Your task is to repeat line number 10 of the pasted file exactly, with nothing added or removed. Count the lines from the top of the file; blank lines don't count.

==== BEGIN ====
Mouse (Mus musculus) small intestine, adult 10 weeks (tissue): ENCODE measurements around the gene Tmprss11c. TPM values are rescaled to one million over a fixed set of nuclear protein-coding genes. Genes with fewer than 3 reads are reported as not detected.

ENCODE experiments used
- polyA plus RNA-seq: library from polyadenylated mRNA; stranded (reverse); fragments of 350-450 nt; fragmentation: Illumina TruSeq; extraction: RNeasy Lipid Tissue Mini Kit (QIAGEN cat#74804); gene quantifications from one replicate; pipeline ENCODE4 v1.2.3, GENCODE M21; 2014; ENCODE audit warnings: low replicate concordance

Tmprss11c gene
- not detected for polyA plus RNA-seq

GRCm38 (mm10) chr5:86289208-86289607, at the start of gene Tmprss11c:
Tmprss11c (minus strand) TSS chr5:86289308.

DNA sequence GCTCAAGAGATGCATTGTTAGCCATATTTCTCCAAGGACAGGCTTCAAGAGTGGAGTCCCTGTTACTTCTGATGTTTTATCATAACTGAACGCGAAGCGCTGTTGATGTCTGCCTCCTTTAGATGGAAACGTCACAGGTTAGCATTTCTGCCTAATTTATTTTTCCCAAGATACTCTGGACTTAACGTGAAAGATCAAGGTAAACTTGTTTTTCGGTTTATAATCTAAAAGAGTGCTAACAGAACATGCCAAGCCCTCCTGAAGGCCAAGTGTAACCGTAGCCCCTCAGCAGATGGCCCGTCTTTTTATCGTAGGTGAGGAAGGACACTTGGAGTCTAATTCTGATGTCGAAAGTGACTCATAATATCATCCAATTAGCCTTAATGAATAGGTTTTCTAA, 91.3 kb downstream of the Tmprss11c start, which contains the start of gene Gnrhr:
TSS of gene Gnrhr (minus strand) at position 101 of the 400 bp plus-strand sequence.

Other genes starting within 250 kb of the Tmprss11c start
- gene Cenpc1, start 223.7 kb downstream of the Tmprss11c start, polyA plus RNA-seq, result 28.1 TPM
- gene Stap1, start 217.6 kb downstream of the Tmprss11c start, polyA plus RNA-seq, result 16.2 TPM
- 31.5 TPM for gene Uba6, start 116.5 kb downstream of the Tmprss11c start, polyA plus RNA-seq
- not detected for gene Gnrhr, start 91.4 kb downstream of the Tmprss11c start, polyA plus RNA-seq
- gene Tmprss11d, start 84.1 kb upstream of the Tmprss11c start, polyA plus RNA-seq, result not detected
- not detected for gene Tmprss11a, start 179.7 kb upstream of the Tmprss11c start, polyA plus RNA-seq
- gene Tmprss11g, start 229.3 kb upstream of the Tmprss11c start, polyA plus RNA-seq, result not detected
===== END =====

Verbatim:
Other genes starting within 250 kb of the Tmprss11c start